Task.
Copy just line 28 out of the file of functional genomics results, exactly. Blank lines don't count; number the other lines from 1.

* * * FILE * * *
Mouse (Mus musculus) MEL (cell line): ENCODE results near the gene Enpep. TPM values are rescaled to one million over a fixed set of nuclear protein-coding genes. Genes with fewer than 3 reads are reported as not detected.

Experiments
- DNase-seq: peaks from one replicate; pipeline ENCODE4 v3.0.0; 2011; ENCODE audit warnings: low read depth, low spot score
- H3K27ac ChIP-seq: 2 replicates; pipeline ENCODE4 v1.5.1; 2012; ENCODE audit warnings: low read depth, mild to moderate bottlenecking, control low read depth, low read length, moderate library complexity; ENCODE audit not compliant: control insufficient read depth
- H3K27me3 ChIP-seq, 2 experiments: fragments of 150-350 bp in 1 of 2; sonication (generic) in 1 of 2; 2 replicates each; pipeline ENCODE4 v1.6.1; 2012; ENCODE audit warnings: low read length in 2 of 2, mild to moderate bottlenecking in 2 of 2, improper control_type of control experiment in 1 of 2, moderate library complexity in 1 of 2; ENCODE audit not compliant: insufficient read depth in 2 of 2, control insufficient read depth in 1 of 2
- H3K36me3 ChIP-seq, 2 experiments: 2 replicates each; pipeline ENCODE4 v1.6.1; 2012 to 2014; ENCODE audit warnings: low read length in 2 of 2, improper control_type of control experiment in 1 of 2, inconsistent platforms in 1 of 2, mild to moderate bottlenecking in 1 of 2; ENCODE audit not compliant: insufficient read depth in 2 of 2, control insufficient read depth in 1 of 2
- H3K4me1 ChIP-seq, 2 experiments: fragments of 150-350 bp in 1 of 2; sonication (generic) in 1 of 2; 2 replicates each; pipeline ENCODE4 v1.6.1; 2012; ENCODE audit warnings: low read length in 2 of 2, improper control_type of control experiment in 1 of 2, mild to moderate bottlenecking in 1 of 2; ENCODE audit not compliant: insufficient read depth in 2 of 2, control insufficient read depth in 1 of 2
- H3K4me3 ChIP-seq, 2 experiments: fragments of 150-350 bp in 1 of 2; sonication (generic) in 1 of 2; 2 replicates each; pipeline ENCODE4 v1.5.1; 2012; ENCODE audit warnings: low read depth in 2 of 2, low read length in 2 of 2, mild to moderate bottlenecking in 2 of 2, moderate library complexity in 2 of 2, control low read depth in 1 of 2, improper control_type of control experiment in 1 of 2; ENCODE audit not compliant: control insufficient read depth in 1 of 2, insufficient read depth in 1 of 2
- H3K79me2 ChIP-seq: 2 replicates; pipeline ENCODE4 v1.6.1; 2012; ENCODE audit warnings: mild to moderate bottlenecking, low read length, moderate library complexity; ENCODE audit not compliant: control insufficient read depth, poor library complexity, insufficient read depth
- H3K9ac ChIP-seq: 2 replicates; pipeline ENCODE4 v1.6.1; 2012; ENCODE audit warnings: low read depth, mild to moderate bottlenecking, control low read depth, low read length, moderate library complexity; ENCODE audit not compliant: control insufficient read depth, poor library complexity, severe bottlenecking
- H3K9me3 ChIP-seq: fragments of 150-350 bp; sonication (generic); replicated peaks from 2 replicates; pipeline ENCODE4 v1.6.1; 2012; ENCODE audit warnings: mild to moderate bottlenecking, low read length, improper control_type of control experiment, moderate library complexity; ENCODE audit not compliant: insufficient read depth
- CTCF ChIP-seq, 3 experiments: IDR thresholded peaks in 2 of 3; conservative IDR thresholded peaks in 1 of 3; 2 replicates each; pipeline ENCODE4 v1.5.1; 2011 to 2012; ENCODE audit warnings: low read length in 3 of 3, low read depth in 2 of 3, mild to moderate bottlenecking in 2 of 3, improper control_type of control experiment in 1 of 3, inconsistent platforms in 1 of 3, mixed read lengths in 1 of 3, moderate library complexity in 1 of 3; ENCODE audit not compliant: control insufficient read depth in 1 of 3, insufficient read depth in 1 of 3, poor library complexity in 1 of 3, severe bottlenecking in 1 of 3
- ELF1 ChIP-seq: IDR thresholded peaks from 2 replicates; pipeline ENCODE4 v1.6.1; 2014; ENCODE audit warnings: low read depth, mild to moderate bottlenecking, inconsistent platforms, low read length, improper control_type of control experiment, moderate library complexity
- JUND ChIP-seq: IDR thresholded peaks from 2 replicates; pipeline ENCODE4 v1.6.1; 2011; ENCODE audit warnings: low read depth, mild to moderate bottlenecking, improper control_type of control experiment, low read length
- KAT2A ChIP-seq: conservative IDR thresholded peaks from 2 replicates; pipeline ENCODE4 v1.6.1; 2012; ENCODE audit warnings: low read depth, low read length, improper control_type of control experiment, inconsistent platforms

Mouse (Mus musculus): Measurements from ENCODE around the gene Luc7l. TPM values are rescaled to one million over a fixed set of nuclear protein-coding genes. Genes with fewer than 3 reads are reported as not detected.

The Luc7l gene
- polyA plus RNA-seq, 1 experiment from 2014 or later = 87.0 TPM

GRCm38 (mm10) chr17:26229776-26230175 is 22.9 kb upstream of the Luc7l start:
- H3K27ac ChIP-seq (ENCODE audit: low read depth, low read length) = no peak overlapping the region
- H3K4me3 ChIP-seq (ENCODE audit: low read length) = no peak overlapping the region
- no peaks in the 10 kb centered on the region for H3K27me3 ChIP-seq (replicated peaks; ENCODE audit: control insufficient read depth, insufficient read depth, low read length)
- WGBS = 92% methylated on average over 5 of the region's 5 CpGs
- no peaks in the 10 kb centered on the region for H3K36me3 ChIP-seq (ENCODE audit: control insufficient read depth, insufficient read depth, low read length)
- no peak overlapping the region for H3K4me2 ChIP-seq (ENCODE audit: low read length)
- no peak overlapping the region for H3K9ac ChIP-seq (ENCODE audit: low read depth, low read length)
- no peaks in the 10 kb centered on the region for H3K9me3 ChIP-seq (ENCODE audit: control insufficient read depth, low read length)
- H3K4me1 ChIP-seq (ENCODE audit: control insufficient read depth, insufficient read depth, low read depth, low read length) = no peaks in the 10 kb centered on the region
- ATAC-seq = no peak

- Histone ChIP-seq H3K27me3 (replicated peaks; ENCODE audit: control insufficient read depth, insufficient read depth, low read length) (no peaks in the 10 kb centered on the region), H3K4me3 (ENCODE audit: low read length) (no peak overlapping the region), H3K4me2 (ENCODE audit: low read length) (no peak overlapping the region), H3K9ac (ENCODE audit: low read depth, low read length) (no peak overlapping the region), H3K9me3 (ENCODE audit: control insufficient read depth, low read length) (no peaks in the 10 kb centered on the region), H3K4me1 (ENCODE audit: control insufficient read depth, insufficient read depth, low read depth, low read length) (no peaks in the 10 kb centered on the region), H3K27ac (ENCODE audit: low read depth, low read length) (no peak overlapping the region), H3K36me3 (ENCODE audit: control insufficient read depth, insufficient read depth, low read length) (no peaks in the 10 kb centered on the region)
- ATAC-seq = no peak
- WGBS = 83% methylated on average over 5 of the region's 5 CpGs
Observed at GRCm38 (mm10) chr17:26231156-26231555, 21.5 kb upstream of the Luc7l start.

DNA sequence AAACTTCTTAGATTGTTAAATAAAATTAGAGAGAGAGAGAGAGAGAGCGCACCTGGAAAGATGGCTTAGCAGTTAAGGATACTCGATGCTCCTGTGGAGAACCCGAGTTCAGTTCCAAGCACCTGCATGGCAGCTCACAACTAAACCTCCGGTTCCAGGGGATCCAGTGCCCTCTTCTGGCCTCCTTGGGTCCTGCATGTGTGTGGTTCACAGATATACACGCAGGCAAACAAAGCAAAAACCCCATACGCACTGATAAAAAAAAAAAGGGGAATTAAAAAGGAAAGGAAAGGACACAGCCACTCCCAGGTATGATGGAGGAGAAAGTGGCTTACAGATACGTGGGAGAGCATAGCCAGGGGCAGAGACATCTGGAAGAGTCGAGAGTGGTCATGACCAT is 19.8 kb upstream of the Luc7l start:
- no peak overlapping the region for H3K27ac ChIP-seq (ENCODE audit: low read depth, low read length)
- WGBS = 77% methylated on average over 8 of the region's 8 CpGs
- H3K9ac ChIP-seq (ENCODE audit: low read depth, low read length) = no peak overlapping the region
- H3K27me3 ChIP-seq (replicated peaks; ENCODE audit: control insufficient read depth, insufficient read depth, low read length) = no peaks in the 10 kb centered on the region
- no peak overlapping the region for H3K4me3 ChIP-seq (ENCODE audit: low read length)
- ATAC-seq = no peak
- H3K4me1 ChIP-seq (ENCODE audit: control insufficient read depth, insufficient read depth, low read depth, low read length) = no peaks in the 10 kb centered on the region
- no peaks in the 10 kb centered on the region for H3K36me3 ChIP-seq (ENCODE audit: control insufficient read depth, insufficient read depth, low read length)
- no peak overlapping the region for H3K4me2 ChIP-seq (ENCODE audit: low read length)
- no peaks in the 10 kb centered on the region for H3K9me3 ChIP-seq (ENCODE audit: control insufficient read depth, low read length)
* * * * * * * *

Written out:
- H3K4me1 ChIP-seq (ENCODE audit: control insufficient read depth, insufficient read depth, low read depth, low read length) = no peaks in the 10 kb centered on the region